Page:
The following examples are illustrative:
EXAMPLEl
,
V
Thirty-?ve pounds (1.5 parts), on a dry weight basis,
of tobacco stem pulp (100%) which has been pulped
tobacco and an adhesive material, such as described
by the conventional caustic-cooking treatment, 23.3
earlier, each in the form of a dry ?nely divided powder,
pounds (1 part) of mediumviscosity sodium‘carboxy
mixing these materials without wetting to disperse them 70 methyl cellulose (having a viscosity of'30-60 cps. as a
in each other with substantial uniformity; dampening the
2 percent solution) and 5.82 pounds (0.25 part) of lithi‘j
mixture while agitating or tumbling it (if desired, the
3,061,479
A.
Table III
3
A
um chloride were combined and thoroughly mixed in a
mixing tank. The mixture was acidi?ed with hydro
chloric acid to a pH of 2.6—2.8. The resulting material
Control
Sheet
was used as a binder for a reconstituted tobacco sheet,
by being applied to a layer of tobacco ?nes, thereafter be
ing coated with a second layer of tobacco ?nes and dried
in accordance with the previously described general meth
od for the preparation of sandwich-type sheets. The ?nal
Plasticizer, part _________________________________ _.
Binder weight, gm./ft 2
Basis weight, gm/lt.‘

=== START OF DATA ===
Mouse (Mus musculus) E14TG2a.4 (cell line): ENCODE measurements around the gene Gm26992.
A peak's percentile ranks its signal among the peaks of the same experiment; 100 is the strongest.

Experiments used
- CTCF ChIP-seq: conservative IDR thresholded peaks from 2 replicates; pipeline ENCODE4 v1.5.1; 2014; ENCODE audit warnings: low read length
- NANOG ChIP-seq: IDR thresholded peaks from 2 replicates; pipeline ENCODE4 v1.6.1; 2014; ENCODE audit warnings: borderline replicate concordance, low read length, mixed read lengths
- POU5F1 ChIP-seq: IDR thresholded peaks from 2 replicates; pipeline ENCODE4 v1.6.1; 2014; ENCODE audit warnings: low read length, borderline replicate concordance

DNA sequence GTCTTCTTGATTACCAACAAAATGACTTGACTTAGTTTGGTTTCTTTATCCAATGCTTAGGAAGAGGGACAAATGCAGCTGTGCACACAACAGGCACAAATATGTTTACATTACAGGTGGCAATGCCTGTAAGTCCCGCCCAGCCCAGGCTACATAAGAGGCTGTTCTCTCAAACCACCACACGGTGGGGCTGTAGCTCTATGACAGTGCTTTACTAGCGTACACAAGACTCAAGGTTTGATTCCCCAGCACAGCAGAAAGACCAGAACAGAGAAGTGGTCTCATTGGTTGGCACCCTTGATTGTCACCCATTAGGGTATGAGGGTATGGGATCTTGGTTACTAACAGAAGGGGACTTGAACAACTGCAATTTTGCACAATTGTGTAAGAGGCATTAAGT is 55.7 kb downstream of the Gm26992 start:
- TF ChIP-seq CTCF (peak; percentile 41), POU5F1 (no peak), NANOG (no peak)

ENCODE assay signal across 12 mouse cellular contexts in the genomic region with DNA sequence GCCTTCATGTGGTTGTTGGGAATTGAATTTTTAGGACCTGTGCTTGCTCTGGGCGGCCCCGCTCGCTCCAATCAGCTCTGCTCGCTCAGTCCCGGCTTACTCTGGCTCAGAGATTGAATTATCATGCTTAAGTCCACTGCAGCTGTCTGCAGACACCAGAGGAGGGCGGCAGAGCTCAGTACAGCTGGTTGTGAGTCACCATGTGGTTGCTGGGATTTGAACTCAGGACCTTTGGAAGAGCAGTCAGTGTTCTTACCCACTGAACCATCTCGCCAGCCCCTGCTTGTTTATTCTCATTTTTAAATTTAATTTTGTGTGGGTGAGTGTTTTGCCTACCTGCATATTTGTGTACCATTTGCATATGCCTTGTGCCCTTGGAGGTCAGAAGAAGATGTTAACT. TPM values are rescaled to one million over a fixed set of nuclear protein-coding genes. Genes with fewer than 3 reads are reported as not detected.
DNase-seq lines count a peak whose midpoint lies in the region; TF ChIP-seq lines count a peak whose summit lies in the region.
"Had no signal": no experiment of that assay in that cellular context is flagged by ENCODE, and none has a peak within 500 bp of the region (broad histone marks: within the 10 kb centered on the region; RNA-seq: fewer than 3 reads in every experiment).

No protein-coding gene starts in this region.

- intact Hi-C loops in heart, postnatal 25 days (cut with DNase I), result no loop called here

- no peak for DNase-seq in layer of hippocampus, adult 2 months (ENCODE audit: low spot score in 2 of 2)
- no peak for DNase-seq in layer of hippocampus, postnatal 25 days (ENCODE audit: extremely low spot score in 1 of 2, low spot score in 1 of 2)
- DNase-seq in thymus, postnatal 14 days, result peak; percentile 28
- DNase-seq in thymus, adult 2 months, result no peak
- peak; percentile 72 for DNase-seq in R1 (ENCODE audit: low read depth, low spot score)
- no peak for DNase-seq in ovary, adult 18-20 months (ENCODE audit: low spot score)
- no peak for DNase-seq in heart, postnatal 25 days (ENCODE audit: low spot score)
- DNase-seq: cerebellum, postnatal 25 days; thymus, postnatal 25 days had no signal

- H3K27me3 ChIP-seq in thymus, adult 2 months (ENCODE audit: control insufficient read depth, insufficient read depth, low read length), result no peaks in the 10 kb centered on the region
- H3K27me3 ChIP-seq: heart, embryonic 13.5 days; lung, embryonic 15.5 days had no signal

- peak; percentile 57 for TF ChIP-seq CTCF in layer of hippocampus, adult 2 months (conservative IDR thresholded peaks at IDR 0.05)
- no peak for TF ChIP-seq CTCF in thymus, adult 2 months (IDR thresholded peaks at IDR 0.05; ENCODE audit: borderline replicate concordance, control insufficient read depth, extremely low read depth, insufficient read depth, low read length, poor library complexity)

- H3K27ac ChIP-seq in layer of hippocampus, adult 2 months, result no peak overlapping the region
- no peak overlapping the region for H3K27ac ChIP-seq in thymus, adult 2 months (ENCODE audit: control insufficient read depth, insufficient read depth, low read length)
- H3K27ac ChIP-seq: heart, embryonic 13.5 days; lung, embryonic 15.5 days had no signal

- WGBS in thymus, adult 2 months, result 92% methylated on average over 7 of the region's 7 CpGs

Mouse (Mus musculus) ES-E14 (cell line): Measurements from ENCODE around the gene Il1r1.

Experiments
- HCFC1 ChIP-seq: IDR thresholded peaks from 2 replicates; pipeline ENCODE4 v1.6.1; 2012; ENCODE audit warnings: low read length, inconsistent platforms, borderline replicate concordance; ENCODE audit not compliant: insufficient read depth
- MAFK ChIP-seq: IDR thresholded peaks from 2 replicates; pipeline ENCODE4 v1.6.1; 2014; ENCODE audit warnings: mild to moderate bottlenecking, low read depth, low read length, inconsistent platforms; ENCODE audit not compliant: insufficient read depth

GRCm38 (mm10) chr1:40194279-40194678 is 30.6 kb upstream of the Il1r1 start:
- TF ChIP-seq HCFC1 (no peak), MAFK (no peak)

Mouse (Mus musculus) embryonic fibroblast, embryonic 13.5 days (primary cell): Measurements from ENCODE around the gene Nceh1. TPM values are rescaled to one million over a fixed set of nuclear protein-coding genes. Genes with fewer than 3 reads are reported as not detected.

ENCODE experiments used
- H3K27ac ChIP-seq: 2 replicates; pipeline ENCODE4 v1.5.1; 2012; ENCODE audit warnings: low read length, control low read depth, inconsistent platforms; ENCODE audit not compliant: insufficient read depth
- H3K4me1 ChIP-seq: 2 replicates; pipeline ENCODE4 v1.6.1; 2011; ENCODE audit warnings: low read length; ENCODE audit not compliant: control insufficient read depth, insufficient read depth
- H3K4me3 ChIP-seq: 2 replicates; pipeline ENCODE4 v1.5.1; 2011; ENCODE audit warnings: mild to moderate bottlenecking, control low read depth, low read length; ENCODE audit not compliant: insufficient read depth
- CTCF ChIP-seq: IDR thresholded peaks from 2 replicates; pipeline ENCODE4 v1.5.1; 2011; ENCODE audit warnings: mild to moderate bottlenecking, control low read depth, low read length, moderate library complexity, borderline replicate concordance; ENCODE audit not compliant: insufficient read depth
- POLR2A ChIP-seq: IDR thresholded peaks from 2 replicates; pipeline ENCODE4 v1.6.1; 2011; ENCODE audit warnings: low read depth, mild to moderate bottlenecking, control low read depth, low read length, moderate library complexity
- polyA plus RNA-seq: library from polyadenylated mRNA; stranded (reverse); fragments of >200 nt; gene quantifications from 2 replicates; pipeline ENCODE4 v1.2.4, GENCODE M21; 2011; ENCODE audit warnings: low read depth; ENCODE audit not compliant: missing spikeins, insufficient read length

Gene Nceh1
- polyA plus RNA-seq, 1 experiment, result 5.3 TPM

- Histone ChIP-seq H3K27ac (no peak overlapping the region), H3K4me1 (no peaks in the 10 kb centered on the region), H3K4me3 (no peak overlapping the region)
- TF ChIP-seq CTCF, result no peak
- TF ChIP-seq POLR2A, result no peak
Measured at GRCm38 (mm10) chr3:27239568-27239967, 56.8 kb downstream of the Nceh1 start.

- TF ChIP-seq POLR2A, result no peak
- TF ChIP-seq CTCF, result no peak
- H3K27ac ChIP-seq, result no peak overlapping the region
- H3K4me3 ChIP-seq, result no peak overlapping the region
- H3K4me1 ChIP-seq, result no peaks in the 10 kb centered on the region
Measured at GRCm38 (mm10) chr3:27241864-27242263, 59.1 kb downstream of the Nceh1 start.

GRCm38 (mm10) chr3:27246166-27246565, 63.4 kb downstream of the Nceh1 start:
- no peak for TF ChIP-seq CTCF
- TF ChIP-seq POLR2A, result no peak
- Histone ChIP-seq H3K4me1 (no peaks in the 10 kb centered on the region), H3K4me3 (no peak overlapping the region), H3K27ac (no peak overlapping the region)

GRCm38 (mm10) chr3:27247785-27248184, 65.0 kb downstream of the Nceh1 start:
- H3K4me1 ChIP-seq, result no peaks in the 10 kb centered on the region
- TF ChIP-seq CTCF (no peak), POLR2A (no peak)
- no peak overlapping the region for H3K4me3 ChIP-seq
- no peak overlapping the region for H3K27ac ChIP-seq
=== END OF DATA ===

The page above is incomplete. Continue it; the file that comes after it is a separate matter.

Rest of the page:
Moisture, percent.-
dried sheet had an over-all thickness of about 8 to 10
mils. The plasticizing action of the lithium chloride in 10
the sheet was determined by standard physical tests and
was compared with that of the control. The sheet plas
ticized with lithium chloride was comparable to the con
trol in tensile strength, ?lling power, burning rate, and
in the percentage of material burned.
lithium chloride was at least as satisfactory in taste as
standard reconstituted tobacco. Chemical test data and
speci?cation data on the cigarettes are shown in Table IV.
It was signi?cant
ly improved over the control in elasticity or elongation,
and in breakage.
The ‘test sheet and the control sheet were shredded
and cigarettes prepared from them. The subjective test
ing by smoke panels showed that the tobacco containing
Table IV
Lithium bromide, as a plasticizer, pro
duces similar results. The physical-test data for lithium
chloride as shown in Table I gives the data for a control
experiment employing a conventional plasticizer, pro
Test
Cigarette
.pylene glycol (PG). The second two columns give the
data for the experiments employing lithium chloride.
Control
Cigarette
Plasticizer, part.._..
Binder Weight, gin/it.2
'I‘PM, mgjcigt ____ -_
Table I
Control Sheet
Plasticizer, part 1 ______________ __
Test Sheet
EXAMPLE 3
0.50
0.50
t]. "
(P G)
(P G)
(L101)
(L101)
9. 7
12. 8
10. 0
12. 8
9.6
12.1
10.5
13.2
_.
0. 890
3. 25
0. 874
3.8
0.858
3.93
1.001
5. 3
Calculated work 1 ______________ ._
67.0
87.0
88.0
139. O
Binder weight,2 gin/ft!“
____
Basis weight,a gin/ft.2
Moisture, percent 4.--.
Instron Tensile Strcngt ,
Instron elongation, percent 5.
1. 6
_
Nicotine, mg./cigt ........................... __
1.6
1.
A binder formulation prepared in the same manner as
0i 2
‘Examples 1 ‘and 2 except for a variation in the amount
of lithium chloride (0.4 part or 9.34 pounds of lithium
chloride to 1 part of sodium carboxymethyl cellulose and
1.5 parts of pulp) was used in making a reconstituted
tobacco sheet. Speci?cation data for the test sheet and
1.6
control are given in Table V below.
methyl cellulose, plus pulp, humectant and acid, in grams per square foot.